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Cybertours: Walking Fleet Street, London

28 pages27 minutes


The concept behind cybertours is quite simple: a guide book text written to be used in conjunction with Google imagery. You use the Google co-ordinates I supply to drop into a London street and then the guide supplies detailed information about the area as you move your browser through it.
Think of it as reading from a guide book as you walk through an art gallery, being directed from one interesting scene to another, with all the information at your finger tips that you need to appreciate the finer details.
The great advantage is that you can be a tourist in London for a dollar without even leaving home. No rush, no fuss, and you'll get to visit parts of the city which are quite off the normal tourist tracks. But never think they're not interesting. Every major street in London has some fascinating stories to tell and now you can share them online.
The best way to show you what I'm talking about is to pick a block of text at random and let you make your own judgement:-

"Now, in CyberTours2 I said that Ye Olde Mitre Tavern in Hatton Garden was about the most difficult pub in London to find. Well, we're just a step away from another one that's also well hidden, and it's also called a 'Ye Olde'. And like the Mitre, that's not just bling advertising: ‘Ye Olde Cheshire Cheese’ is a seriously old pub. It was rebuilt soon after the Great Fire in 1666, but there's been an ale house on the site since 1538 and probably a monastery guest house before that.
Of course we have to find it before I can talk about it, or at least find the entrance to Wine Office Court, where the Cheese is located. If you re-position your browser a step or two on the other side of the Telegraph Building clock and look to your right you'll see a red fronted shop with a white star in the window, The Pret A Manger. Next to it is a black fronted place which looks as if it belongs in a Dicken’s story. In fact it is in one, ‘A Tale of Two Cities’. That’s the Olde Cheese and the alleyway on the left hand side is the way in.
What's the Cheese like?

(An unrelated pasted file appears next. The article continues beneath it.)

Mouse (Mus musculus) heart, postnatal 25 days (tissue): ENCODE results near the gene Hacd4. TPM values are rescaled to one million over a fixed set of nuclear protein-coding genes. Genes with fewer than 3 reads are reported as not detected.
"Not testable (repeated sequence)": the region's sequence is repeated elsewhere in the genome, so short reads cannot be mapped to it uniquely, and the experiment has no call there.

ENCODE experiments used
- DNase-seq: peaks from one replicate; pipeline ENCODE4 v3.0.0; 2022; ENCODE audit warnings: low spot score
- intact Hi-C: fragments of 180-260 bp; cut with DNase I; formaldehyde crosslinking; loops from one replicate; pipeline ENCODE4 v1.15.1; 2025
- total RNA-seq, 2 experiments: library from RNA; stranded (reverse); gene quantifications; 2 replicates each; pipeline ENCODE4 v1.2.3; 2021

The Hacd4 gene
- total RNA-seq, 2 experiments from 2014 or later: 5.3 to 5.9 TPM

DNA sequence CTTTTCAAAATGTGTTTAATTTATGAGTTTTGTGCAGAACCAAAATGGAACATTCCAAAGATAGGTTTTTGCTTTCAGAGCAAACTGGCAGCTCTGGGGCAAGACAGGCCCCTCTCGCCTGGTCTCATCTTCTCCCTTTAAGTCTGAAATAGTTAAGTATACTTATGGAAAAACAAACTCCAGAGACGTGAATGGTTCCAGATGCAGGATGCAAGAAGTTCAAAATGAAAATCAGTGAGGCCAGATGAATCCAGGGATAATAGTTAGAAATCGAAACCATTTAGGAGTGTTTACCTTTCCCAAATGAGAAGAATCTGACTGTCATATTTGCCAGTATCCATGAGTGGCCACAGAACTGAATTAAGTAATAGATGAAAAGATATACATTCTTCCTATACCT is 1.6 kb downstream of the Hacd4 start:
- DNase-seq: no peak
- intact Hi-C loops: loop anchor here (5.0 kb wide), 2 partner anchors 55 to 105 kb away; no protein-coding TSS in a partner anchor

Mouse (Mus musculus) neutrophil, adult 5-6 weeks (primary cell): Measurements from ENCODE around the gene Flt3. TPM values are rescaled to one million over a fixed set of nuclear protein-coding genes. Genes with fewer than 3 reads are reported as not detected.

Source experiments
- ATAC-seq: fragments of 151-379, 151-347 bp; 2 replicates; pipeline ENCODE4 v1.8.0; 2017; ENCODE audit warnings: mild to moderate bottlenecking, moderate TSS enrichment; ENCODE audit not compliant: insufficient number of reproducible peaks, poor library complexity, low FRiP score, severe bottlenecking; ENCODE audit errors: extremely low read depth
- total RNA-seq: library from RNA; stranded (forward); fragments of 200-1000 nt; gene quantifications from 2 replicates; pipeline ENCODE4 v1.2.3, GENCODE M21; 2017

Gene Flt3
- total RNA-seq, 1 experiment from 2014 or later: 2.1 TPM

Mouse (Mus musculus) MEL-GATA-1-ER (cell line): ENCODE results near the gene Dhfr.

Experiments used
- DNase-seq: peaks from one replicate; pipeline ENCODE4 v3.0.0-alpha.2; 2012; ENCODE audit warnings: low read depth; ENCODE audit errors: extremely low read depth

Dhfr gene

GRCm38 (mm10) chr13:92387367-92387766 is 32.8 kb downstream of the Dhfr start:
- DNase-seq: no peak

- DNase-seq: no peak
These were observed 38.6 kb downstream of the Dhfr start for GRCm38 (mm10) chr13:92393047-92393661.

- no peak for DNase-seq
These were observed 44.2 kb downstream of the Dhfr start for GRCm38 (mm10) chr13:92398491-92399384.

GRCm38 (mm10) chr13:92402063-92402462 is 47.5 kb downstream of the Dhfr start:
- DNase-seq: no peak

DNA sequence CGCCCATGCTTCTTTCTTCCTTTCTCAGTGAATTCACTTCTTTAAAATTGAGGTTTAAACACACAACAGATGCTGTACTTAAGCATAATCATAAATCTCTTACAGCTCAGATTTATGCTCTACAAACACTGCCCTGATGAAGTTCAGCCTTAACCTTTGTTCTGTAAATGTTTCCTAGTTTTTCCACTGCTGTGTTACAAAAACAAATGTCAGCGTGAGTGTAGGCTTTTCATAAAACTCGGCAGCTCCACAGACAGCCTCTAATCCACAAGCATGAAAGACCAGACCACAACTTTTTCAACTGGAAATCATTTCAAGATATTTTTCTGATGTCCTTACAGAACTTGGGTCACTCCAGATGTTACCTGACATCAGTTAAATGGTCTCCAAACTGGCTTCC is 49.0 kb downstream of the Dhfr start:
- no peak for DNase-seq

Well known for its gloomy interior, wooden panels, some possibly dating back to the 17th Century, and beer cellars which were once part of a monastery. Large rambling rooms spread over three floors and -- it has to be admitted -- sometimes crowded with tourists. But how could anybody with any interest at all in literature not feel a tingling in their spine when they're drinking in a pub which would still be recognisable to Doctor Johnson, James Boswell, Charles Dickens, Thackeray, Pope, Voltaire, Alfred Tennyson, G. K. Chesterton, Oscar Wilde, Mark Twain, W. B. Yeats, and Sir Arthur Conan Doyle?
"Going . . . going to famous, John you'll shee. Show up all these toffee nosed writers . . . writing my own story about Herlock Sholmes . . . world's greatest detective . . . going to be famous . . ."
"Come on, Mr Doyle, we're closed and it's high time you went home, as sure as my name's John H. Watson."
For me though it's another name the tourist guides don't mention that always give me a special frisson of excitement inside this pub.
"I've seen all of England, " she said. "I've seen Westminster Abbey and the Houses of Parliament and His Majesty's Theatre and the Savoy and the Cheshire Cheese...." (Piccadilly Jim- P. G. Wodehouse)
He couldn't have written that without having visited the place at least once, could he? P.G. Wodehouse could have sat right where I'm sitting now, plotting on how to land poor Bertie Wooster in the soup and how yet again Jeeves, his omniscient gentleman's gentleman would rescue him at the last possible second with some typical but unforeseeable stroke of genius.

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